They found that “men are seen as confident if they are seen as competent, but women are seen as confident only if they come across as both competent and warm.

Women must be seen as warm in order to capitalize on their competence and be seen as confident and influential at work; competent men are seen as confident and influential whether they are warm or not.”

We encourage women to be confident, but based on current research, it may not be enough to close the gender gap in the workplace. A woman must be seen as helpful and dedicated to others to have the same influence as a man. As a woman, it’s easy to be seen as the #bossbitch when you have to make tough decisions. Those same decisions, when made by a man might be considered just “business as normal.”

I guess the lesson is that women still have to work twice as hard as men just to be seen as equals. I know that I have to work on empathy when I’m in an office environment. That office manager isn’t the only person who has thought I’m intimidating. I’ve heard it from it others, but you know what? As a self-employed writer, I’d rather be seen as undeterred and daunting than submissive and meek.

This editorial first appeared here in 2016.

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Opinion Editorials

Don’t avoid starting a business just because you’re broke

(EDITORIAL) If money isn’t always a prerequisite to entrepreneurship, how can you start something from nothing?

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starting a business

Breaking into the business world can be an intimidating venture, especially if you don’t have the money or experience to back up your ambitions. Experience, however, can be earned – or at least approached through a “fake it until you make it” style approach. But what can you do if you dream of launching a business but you don’t have the cash? Is money a prerequisite to entrepreneurship?

Money helps but isn’t a requirement for those hoping to start their own business – you simply need to get creative. If you’re not sure where to start, here are a few things to consider.

One of the best ways to build your confidence around the topic of entrepreneurship is to refocus your attention towards those who also started from nothing, but have since made it big.

Steve Jobs started out tinkering in his garage as a teenager and went on to found the tech giant Apple, while multimillionaire consultant Sam Ovens publically discusses his finances – he was broke just a few years ago but had made over $10 million dollars by the time he turned 26.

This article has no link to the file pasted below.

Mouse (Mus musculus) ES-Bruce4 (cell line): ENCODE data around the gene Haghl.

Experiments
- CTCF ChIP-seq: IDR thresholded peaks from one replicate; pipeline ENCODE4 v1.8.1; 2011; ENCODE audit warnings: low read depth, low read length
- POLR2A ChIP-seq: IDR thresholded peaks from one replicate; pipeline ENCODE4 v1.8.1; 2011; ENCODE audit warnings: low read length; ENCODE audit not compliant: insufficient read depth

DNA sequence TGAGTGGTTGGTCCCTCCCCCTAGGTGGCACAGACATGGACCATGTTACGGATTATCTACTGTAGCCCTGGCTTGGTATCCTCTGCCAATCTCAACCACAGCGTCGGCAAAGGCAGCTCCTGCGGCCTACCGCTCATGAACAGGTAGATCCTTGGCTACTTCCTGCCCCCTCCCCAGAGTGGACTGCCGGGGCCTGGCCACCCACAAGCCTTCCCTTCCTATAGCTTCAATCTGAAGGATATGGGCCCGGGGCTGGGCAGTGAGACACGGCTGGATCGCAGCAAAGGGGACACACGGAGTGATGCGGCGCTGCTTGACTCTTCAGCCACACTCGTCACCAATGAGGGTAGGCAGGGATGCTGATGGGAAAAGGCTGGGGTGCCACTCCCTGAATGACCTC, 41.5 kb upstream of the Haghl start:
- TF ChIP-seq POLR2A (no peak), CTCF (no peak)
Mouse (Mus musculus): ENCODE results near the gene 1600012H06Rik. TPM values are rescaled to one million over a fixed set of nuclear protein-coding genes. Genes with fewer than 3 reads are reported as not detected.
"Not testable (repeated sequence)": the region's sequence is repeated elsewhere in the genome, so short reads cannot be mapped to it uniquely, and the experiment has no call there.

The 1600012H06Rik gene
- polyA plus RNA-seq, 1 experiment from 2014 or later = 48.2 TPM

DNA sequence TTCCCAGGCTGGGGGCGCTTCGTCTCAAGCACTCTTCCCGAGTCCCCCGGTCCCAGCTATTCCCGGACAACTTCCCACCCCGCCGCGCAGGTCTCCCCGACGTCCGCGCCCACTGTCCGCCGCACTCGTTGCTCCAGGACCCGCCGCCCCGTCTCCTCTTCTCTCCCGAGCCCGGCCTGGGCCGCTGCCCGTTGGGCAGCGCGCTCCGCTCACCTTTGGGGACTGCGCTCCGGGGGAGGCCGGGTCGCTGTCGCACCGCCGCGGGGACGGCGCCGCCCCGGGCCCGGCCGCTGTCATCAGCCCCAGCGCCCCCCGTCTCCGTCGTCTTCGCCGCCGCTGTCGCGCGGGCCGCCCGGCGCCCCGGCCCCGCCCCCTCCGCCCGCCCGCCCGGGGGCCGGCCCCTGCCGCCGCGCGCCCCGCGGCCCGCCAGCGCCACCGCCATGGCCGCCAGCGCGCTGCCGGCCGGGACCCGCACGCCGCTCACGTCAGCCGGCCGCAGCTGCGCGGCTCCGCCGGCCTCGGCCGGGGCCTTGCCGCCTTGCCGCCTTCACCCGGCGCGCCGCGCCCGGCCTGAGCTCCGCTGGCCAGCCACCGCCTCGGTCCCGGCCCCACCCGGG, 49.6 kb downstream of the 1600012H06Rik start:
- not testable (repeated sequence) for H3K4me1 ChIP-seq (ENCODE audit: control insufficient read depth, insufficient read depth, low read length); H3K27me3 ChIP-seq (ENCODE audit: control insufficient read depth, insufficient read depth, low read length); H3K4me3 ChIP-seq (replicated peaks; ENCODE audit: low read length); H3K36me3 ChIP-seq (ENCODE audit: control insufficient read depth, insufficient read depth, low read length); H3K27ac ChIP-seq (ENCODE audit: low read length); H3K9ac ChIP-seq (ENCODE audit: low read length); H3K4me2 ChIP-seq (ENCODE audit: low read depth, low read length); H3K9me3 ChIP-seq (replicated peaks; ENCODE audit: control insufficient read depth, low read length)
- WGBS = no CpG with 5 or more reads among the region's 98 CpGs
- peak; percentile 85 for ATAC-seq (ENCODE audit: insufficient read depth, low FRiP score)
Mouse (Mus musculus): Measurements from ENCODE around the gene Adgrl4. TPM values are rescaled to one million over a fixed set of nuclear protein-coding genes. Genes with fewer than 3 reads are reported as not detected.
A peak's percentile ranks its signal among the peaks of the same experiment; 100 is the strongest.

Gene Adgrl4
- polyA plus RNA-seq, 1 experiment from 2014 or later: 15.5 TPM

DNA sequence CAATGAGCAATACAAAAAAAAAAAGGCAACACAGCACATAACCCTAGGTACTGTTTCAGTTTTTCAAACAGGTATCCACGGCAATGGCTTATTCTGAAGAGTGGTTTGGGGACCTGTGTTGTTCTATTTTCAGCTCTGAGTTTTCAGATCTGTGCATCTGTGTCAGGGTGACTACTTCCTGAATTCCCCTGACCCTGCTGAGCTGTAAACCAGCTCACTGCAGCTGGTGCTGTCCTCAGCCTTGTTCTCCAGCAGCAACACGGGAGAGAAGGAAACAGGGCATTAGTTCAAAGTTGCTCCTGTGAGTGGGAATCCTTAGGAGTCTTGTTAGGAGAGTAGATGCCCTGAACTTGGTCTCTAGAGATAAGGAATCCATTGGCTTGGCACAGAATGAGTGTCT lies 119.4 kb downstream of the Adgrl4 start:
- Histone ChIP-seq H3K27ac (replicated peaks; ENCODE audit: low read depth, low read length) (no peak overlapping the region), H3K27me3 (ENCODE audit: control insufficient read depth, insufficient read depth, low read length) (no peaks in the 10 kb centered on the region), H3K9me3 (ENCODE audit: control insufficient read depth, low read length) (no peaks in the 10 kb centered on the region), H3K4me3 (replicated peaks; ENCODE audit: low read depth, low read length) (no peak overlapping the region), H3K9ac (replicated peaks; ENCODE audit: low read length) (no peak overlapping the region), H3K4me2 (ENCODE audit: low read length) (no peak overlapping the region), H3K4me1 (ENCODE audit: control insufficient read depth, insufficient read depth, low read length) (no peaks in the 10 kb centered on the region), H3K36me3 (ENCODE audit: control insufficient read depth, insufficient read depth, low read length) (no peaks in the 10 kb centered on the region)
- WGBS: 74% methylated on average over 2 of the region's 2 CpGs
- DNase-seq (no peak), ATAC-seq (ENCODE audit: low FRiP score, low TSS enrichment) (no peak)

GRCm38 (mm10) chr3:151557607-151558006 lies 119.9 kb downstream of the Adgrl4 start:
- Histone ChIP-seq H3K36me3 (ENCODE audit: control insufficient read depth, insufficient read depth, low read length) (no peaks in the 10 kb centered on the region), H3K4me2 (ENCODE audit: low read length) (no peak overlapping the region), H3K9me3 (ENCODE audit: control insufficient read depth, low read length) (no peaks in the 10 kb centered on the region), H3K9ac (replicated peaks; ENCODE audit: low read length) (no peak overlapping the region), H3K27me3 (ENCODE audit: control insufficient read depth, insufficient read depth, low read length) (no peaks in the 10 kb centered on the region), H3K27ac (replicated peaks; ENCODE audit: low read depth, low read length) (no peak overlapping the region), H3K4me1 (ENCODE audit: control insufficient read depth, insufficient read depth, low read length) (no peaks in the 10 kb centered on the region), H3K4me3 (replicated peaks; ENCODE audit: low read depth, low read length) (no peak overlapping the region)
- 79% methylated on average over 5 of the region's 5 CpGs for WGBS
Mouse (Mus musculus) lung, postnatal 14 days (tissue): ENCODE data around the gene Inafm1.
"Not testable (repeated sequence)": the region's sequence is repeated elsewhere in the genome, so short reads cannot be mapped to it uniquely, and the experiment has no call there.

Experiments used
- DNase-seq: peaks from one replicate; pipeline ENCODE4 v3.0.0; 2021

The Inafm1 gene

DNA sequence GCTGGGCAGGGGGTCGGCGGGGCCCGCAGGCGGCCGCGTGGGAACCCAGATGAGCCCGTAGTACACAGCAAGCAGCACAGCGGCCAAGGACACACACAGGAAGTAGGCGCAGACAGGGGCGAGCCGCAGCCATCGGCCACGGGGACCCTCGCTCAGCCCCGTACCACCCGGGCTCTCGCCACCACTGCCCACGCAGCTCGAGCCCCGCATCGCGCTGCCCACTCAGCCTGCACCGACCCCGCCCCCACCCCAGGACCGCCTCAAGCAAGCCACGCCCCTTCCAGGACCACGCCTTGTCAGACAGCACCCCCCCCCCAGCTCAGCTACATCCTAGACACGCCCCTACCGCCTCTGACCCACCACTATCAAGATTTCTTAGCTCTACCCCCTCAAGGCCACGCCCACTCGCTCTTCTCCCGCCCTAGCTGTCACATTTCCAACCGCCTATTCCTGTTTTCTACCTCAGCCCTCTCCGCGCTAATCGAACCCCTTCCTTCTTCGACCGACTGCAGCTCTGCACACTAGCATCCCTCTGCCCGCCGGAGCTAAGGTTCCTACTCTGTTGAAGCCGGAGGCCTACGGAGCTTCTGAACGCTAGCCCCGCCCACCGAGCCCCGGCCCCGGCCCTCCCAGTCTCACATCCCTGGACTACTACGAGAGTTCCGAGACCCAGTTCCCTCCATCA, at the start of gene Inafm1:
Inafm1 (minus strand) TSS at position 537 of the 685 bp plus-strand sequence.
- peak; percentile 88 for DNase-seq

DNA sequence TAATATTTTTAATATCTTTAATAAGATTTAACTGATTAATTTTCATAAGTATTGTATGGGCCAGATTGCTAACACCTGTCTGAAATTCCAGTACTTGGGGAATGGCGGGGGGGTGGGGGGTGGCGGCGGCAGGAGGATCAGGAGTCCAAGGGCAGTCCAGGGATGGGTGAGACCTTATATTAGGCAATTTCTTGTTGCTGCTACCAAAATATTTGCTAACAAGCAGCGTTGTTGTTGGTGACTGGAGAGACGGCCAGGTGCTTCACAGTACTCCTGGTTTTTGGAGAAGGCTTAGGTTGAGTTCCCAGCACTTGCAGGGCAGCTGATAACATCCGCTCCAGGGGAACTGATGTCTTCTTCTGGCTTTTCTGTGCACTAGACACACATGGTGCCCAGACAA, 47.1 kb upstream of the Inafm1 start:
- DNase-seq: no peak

Such stories attest to the fact that anyone can ascend to great heights.

Even though many people think money is the most important part of any business endeavor, successful people will tell you that true self-understanding far outranks cash on the list of necessities. Take some time to reflect on your goals and on how you view yourself as you pursue them.

If you think you can’t achieve your goals, then you won’t be able to. The mind is a very powerful thing.

If introspection reveals that you’re low on self-esteem, work on improving your view of yourself and begin developing a more positive perspective. You may find it helpful to write down what you think and then revise this description, working all the time to internalize this improved view of yourself. Though it may seem like a pointless process at first, you’re actually participating in your own transformation.

Another key determinant of success that far surpasses money is passion.

People succeed when they pursue goals that matter to them on a deeper level.

Typically this is the case because passion leads you to accumulate expertise on your chosen topic, and this will draw people to you.

One incredible example of the transformation of passion into profit is 17-year-old Jonah, who makes thousands of dollars a month selling watches online. Jonah comes from a family of jewelers, so he had ready access to the necessary knowledge and cultivated an outstanding selection of timepieces on his site, but it was his ability to combine his material knowledge with real understanding of his customers that made his business successful.

At the end of the day, he wanted his customers to have the perfect watch, and he brought his own passion for the field to bear on creating that experience.

Finally, if you hope to start a business but don’t have any cash resources, the best thing you can do is learn your field and network with those in it – without bringing them on board as professional partners.

It helps to have contacts, but you can’t grow a fledgling business by paying others to do the hard work.

Hunker down and work from home, working at night if you have to keep your current job, and start from the position of humble aspirant. If you show you’re committed to the real work of starting a business, you’ll find that others support you.

If you hope to start a business, but don’t have the money, don’t despair – but also don’t put your dream on hold. The only way to build the foundation you need to live that dream is by doing the hard work in the here and now.

Lots of people started just where you are, but the true successes are the ones who had the courage to push past the barriers without worrying about the financial details. You already have what you need, and that’s the passion for innovation.